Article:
[0196] Atmospheric plasma treatment of the two chip elements being bonded can be at different times, or can alternatively be simultaneous if the bumps and contact pads have essentially the same metallic composition, in which case the atmospheric plasma treatment most preferably uses a scanning plasma head. The atmospheric plasma treatment being simultaneously applied can be simultaneous reduction and passivation, or can alternatively be reduction followed by passivation.

[0197] In some alternative embodiments, the bumps and contacts can be e.g. bumps, pads, or pillars, identically or in any operable combination.

[0198] In some alternative embodiments, the metals or metal alloys can be replaced with similar or analogous alloys.

[0199] In the presently-preferred embodiments, the total bonding force applied to a pair of chips can be e.g. on the order of 1-50 kgf, depending on e.g. bump size and material systems, but in alternative embodiments, it is envisioned that different total bonding forces can be applied as appropriate.

[0200] While the final compressed height of bumps is most preferably approximately 75% of initial height, in some alternative embodiments, final bump height can be as low as e.g. 20% of initial bump height. This can be preferable for embodiments having coarser cell pitches.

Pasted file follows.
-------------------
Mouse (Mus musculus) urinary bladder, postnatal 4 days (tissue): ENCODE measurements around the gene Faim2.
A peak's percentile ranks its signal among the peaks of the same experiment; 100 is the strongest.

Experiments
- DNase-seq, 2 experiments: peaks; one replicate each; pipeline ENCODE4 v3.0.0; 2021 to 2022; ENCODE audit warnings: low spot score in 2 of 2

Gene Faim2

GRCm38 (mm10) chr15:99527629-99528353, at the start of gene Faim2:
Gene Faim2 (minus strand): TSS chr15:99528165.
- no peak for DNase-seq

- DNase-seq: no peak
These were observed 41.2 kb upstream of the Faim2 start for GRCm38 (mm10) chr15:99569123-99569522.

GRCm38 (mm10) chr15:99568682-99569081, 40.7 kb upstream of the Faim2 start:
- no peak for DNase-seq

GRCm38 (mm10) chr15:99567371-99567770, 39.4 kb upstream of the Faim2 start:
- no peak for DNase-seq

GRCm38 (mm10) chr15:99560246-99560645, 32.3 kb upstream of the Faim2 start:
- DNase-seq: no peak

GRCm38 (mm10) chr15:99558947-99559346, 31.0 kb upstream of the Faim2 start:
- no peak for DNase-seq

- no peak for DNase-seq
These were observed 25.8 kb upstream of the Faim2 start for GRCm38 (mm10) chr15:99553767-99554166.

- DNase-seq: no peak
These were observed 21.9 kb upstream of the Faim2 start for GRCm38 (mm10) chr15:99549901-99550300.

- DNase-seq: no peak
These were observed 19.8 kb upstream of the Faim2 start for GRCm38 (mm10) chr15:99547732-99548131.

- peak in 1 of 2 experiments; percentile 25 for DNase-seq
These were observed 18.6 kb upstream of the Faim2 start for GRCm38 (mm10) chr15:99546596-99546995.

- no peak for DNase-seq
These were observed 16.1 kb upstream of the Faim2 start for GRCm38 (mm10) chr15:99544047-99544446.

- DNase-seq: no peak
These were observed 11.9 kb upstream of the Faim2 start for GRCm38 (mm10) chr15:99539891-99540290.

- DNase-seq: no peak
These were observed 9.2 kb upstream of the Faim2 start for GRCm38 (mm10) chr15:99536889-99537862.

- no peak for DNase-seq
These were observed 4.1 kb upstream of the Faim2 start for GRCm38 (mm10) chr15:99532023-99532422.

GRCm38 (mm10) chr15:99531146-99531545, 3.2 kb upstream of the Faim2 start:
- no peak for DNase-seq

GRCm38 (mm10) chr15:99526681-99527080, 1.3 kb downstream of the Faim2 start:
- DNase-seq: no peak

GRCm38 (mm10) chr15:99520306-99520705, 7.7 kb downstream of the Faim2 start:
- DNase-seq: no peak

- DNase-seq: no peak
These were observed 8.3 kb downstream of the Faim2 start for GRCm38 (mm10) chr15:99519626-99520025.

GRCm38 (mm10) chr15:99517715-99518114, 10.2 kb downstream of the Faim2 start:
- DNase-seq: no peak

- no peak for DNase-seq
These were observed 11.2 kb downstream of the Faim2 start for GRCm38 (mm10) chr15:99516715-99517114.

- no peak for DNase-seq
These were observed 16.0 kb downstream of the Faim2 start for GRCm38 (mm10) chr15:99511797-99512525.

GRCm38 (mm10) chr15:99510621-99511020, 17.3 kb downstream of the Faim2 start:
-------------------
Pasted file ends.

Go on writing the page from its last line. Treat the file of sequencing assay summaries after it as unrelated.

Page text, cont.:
[0201] A practitioner skilled in the science of metallurgy and contact deposition will have a broad range of choices depending upon the metallurgical, thermal and mechanical boundary conditions of the particular application.

[0202] None of the description in the present application should be read as implying that any particular element, step, or function is an essential element which must be included in the claim scope: THE SCOPE OF PATENTED SUBJECT MATTER IS DEFINED ONLY BY THE ALLOWED CLAIMS. Moreover, none of these claims are intended to invoke paragraph six of 35 USC section 112 unless the exact words "means for" are followed by a participle.

[0203] The claims as filed are intended to be as comprehensive as possible, and NO subject matter is intentionally relinquished, dedicated, or abandoned.